Through the probes of the invention, small sample volumes are achieved in the design and fabrication of the sensor. Specific issues that previously prevented very small volumes (less than milliliter) from being accurately sampled are resolved by the invention. (i) For a conductivity sensor to accurately measure the conductivity of such small volumes from calibrations made with large volumes, the sensor itself needs to be about an order of magnitude smaller than the volume desired. (ii) The capacitance and resistance (giving rise to a complex impedance) across of the electrodes themselves preferably are controlled by maximizing the effective area of the electrodes, and/or by using dual sets of electrodes, one for the current and another high-impedance set of electrodes to measure the solution resistance, which is the desired quantity to be measured. (iii) The stray capacitance and resistance (impedance) in the overall circuit, which includes the leads and integrated circuit, need to be minimized, else the stray impedance will dominate the measurement, which is undesirable. (iv) To physically achieve the small size, the above discussed fabrication technologies include etching the sensor into the final size, using passivation layers as the etch masks, electroplating molds, and packaging of a sensor probe. This invention allows the conductivity sensors to be mass producible and easy to package. Therefore, even for applications that do not need small sample size, such as rinse cycle and water deionization sensors, these sensors can be made economically enough to allow their use in these applications. There is an additional benefit for these applications. Due to the small size of the electrodes, these sensors can be operated at very low currents and thus use very little power. Therefore, these sensors can be used in low-power applications, such as in battery-operated systems. Also, due to the small size of the electrodes that are fabricated onto a low thermal mass substrate, these sensors can be driven at relatively high electrical current densities in order to heat the electrodes well above ambient temperatures. These relatively high temperatures act to remove contaminants on the electrodes, thus de-fouling the electrode. Although the same can be done for prior art sensors, due to the small size of the invention, far lower currents are needed, allowing an automated de-fouling cycle at currents and voltages consistent with normal electronic circuits. Thus, a much larger number of applications can be served with this invention over the prior art.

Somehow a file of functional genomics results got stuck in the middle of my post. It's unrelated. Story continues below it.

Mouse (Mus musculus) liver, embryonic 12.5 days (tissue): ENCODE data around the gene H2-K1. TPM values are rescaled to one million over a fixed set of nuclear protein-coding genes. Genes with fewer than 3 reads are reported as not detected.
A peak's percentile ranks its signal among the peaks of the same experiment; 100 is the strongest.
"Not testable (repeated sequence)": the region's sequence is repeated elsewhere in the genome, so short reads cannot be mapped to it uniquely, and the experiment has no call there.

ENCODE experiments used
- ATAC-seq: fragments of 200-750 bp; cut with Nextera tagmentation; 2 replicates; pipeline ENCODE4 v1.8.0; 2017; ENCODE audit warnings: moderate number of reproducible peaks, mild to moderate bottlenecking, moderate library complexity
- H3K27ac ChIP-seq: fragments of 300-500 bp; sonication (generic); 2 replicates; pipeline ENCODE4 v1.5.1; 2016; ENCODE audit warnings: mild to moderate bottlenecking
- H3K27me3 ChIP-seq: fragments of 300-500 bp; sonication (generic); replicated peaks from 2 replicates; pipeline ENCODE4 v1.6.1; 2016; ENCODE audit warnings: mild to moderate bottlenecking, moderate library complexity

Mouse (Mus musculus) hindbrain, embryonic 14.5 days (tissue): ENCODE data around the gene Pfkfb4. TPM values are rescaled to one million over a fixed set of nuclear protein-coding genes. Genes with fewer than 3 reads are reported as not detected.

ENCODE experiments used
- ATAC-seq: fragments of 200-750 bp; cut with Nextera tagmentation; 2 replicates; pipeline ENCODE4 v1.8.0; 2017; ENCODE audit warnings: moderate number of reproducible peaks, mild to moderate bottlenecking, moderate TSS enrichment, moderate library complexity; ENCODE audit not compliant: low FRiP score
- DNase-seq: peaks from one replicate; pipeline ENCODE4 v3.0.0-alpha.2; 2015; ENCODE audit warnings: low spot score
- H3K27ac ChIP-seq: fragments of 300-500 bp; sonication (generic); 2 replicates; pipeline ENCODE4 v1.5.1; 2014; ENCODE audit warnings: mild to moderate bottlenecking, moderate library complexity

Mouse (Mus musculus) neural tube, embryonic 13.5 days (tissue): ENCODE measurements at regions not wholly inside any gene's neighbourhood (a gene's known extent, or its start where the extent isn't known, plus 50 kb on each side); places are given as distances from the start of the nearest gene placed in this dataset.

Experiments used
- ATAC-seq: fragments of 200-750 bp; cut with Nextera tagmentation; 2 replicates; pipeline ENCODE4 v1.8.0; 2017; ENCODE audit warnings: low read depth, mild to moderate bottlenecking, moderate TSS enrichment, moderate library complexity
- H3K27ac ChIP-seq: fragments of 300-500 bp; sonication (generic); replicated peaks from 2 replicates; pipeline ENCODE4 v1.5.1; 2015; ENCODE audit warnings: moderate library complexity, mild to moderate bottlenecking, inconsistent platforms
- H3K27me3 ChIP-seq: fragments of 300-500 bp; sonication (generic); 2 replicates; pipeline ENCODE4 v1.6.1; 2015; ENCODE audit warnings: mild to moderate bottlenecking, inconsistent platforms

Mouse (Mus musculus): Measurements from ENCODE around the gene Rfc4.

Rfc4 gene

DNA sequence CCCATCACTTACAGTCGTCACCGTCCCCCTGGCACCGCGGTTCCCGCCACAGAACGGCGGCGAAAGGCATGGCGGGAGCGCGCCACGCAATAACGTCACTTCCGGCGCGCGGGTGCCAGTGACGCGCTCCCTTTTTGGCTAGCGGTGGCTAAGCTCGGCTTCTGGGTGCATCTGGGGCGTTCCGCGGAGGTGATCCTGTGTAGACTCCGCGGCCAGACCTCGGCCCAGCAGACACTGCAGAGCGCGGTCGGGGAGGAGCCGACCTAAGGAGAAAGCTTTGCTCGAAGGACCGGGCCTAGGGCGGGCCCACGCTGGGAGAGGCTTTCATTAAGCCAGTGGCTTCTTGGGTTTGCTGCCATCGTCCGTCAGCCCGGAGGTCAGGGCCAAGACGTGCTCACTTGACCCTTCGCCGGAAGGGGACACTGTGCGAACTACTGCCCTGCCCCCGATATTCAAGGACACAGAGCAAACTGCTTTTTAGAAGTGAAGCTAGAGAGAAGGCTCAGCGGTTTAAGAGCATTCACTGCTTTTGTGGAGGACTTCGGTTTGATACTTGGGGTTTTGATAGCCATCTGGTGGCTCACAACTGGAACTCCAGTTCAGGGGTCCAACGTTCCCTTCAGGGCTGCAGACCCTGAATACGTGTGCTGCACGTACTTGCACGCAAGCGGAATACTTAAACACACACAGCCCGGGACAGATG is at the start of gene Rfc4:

While a particular embodiment of the present invention has been shown and described, it will be appreciated by those skilled in the art that changes and modifications may be made thereto without departing from the invention in its broader aspects and as set forth in the following claims.